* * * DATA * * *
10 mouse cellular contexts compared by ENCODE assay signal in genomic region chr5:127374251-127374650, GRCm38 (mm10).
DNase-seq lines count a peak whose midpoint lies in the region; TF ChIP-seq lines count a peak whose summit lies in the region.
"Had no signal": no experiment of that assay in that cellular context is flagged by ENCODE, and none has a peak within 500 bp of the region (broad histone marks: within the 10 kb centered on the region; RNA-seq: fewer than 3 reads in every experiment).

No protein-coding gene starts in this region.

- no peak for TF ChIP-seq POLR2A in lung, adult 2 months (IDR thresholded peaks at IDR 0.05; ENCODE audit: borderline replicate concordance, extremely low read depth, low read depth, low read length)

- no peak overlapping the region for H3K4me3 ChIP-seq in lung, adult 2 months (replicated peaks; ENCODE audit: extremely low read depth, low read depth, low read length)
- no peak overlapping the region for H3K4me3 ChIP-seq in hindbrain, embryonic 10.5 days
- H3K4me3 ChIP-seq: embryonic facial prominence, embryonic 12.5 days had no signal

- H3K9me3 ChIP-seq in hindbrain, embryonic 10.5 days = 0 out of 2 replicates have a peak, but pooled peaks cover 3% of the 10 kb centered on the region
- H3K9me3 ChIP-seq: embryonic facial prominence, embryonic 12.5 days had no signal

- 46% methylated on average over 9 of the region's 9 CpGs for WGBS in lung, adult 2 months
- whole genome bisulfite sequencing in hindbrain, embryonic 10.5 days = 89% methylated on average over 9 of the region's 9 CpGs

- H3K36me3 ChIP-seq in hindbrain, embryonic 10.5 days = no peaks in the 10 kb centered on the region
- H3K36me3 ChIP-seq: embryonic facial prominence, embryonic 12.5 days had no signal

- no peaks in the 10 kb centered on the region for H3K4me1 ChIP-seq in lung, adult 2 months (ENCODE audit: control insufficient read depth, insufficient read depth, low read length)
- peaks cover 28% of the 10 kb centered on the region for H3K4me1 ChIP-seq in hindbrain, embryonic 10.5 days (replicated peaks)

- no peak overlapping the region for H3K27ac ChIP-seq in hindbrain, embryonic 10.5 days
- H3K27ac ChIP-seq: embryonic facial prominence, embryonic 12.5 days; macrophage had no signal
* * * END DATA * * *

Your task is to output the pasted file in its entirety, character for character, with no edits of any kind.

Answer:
10 mouse cellular contexts compared by ENCODE assay signal in genomic region chr5:127374251-127374650, GRCm38 (mm10).
DNase-seq lines count a peak whose midpoint lies in the region; TF ChIP-seq lines count a peak whose summit lies in the region.
"Had no signal": no experiment of that assay in that cellular context is flagged by ENCODE, and none has a peak within 500 bp of the region (broad histone marks: within the 10 kb centered on the region; RNA-seq: fewer than 3 reads in every experiment).

No protein-coding gene starts in this region.

- no peak for TF ChIP-seq POLR2A in lung, adult 2 months (IDR thresholded peaks at IDR 0.05; ENCODE audit: borderline replicate concordance, extremely low read depth, low read depth, low read length)

- no peak overlapping the region for H3K4me3 ChIP-seq in lung, adult 2 months (replicated peaks; ENCODE audit: extremely low read depth, low read depth, low read length)
- no peak overlapping the region for H3K4me3 ChIP-seq in hindbrain, embryonic 10.5 days
- H3K4me3 ChIP-seq: embryonic facial prominence, embryonic 12.5 days had no signal

- H3K9me3 ChIP-seq in hindbrain, embryonic 10.5 days = 0 out of 2 replicates have a peak, but pooled peaks cover 3% of the 10 kb centered on the region
- H3K9me3 ChIP-seq: embryonic facial prominence, embryonic 12.5 days had no signal

- 46% methylated on average over 9 of the region's 9 CpGs for WGBS in lung, adult 2 months
- whole genome bisulfite sequencing in hindbrain, embryonic 10.5 days = 89% methylated on average over 9 of the region's 9 CpGs

- H3K36me3 ChIP-seq in hindbrain, embryonic 10.5 days = no peaks in the 10 kb centered on the region
- H3K36me3 ChIP-seq: embryonic facial prominence, embryonic 12.5 days had no signal

- no peaks in the 10 kb centered on the region for H3K4me1 ChIP-seq in lung, adult 2 months (ENCODE audit: control insufficient read depth, insufficient read depth, low read length)
- peaks cover 28% of the 10 kb centered on the region for H3K4me1 ChIP-seq in hindbrain, embryonic 10.5 days (replicated peaks)

- no peak overlapping the region for H3K27ac ChIP-seq in hindbrain, embryonic 10.5 days
- H3K27ac ChIP-seq: embryonic facial prominence, embryonic 12.5 days; macrophage had no signal